BICYCLE REUNION: Happy ending for a bicycle-theft case in the Westwood area. Mark found one in his yard and sent the photo we published early Thursday. Hours later, Thad saw that photo here and immediately recognized the bicycle stolen from his son – who now has it back.
Thanks to everyone who shares Crime Watch reports! Once you’ve reported it to police – 911 if it’s happening now or just happened – consider letting us know so your neighbors all around the peninsula will be aware of what happened – 206-293-6302 text or voice, email@example.com – thank you.
Thanks to the Louisa Boren STEM K-8 parents who just shared a letter sent to families today: The school says the county Health Department has told them a student has a confirmed case of mumps. According to today’s weekly update about the countywide mumps outbreak, that’s one of 25 cases in Seattle, 254 confirmed/probable cases in King County. Here’s the text of the letter families received:
Dear Louisa Boren STEM K-8 Parents:
Public Health – Seattle & King County (Public Health) has been informed of a student with mumps who attends Louisa Boren STEM K-8. The student is doing well and will remain out of school until no longer contagious. This case is linked to the ongoing King County outbreak.
What is mumps?
Mumps is an illness caused by a virus that can cause fever, headache, and swelling of the cheeks and jaw. In rare cases, mumps can lead to more serious complications that may require hospitalization. Up to 30% of people with mumps infection will have no symptoms.
How is mumps spread?
A person with mumps can spread the virus by coughing, sneezing, or talking. It can also be spread by sharing cups or eating utensils, and by touching objects or surfaces with unwashed hands that are then touched by others.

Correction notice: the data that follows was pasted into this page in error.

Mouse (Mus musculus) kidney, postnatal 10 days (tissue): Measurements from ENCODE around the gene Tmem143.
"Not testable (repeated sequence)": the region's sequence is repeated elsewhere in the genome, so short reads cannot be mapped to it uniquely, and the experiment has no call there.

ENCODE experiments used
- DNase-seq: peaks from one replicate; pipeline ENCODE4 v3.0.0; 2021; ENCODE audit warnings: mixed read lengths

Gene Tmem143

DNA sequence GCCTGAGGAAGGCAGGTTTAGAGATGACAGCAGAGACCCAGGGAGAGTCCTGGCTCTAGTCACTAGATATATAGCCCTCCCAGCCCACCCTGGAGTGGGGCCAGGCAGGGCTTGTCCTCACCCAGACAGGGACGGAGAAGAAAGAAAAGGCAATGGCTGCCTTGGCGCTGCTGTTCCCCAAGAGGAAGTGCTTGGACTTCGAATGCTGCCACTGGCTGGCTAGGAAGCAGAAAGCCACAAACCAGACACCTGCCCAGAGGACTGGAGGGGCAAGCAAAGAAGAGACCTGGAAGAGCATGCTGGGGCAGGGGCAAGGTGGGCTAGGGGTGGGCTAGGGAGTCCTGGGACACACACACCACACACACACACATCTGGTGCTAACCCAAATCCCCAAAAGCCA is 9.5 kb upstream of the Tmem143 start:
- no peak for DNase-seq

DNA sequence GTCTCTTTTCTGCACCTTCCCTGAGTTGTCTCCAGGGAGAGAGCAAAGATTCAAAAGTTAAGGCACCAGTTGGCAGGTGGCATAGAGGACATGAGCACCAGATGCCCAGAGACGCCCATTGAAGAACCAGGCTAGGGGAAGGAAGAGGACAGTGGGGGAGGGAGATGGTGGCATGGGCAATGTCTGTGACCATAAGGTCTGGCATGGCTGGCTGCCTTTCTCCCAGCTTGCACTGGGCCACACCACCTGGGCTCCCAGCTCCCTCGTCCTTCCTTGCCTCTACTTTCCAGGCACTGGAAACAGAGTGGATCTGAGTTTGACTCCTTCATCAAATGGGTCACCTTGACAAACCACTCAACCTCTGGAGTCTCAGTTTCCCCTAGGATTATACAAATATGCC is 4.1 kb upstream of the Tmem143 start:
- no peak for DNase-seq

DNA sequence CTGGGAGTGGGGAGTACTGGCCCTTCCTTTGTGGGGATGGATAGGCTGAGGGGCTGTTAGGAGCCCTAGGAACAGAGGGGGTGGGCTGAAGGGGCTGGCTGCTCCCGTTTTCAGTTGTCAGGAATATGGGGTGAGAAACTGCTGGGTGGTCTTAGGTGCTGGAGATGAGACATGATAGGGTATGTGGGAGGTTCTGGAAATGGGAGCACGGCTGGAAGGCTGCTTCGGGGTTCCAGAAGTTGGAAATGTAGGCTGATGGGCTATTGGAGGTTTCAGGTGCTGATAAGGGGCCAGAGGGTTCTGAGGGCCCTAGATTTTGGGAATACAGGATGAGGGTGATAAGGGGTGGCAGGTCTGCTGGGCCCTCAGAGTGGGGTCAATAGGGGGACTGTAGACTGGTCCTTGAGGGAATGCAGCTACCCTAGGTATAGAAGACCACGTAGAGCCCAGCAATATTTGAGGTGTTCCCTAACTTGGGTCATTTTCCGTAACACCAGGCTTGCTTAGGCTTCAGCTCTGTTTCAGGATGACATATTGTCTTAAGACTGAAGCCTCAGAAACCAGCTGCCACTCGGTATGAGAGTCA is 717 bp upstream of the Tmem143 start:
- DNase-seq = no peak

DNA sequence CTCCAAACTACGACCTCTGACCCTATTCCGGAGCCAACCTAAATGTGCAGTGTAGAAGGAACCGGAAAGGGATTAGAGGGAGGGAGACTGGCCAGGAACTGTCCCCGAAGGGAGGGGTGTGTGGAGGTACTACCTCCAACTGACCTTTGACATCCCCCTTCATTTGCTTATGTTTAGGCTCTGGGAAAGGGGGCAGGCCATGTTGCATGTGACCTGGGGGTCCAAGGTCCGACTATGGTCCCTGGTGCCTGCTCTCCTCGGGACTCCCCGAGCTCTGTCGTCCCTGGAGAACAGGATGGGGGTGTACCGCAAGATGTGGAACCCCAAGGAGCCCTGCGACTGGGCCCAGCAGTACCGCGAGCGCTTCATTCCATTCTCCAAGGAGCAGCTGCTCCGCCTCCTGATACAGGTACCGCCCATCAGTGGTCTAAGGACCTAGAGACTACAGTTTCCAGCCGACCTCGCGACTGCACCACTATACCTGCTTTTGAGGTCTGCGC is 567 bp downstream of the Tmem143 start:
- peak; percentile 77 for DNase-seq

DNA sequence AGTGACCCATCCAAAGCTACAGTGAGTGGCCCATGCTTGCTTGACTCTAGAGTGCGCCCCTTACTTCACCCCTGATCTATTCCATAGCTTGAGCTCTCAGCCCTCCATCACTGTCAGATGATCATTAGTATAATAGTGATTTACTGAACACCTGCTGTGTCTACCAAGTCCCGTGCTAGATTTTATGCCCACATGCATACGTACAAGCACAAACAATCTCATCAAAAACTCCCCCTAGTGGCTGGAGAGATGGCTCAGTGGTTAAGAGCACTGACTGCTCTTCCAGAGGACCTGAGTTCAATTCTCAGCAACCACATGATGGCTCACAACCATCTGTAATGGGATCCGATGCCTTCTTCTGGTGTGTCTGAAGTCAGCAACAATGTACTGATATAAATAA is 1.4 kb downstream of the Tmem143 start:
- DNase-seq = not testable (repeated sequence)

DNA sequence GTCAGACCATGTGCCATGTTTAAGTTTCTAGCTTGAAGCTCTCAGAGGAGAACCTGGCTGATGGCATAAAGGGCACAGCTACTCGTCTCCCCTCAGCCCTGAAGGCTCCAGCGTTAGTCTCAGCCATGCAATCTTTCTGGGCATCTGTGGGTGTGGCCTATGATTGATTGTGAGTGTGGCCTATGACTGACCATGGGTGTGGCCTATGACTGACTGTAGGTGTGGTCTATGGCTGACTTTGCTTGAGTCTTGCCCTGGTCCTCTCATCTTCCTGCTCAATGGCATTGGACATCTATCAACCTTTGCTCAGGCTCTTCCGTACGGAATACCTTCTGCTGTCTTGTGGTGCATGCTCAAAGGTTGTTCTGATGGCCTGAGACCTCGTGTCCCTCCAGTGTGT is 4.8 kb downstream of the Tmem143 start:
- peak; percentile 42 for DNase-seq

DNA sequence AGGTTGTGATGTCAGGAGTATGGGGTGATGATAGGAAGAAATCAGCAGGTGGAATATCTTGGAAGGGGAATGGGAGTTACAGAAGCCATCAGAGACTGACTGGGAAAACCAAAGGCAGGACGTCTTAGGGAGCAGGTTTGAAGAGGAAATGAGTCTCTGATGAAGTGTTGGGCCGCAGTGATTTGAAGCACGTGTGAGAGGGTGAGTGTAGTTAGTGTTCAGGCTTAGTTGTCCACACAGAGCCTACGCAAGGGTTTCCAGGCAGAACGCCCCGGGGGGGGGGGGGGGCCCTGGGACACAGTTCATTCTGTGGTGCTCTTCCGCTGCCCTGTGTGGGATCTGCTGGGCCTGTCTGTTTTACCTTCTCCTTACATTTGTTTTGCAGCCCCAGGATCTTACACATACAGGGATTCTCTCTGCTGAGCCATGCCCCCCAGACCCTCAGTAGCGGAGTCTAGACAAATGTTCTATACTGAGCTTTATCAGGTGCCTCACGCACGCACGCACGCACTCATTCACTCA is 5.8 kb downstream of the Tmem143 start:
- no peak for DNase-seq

Who is at risk of getting mumps*?
Infants who are too young to receive mumps vaccine (less than 1 year of age).
Children over 1 year of age who have not received at least 1 dose of MMR
Adults born in or after 1957 who have not been vaccinated or have not previously had mumps
If you are unsure of your child’s vaccination status please contact your health care provider.
Even persons with 2 doses of mumps vaccine can get mumps infection (but the risk is less
than for people who have not been vaccinated or those who have only had 1 dose of mumps vaccine).
What should I do now?
Watch your child for symptoms of mumps, even if your child has had 2 doses of mumps vaccine. If your child develops any of the symptoms listed above:
Call your child’s healthcare provider and tell them about your child’s symptoms and that he or she may have been exposed to mumps. Bring or read this letter to the health care provider.
Keep your child home and away from other persons and from public settings until he or she has been evaluated by a healthcare provider.
If you have additional questions, please contact your health care provider.
Will children who do not have two doses of mumps vaccine be excluded from school?
At this time Public Health is not recommending exclusion of children with vaccine exemptions. This will change if there are additional cases in the school. Students without at least one dose of MMR vaccine will be excluded from school of a minimum of 25 days after the last case. If your child does not have 2 doses of MMR vaccine please contact your healthcare provider to discuss vaccination.
Additional information about mumps can be found at:
Krista Rietberg, MPH
Communicable Disease Epidemiology and Immunization Section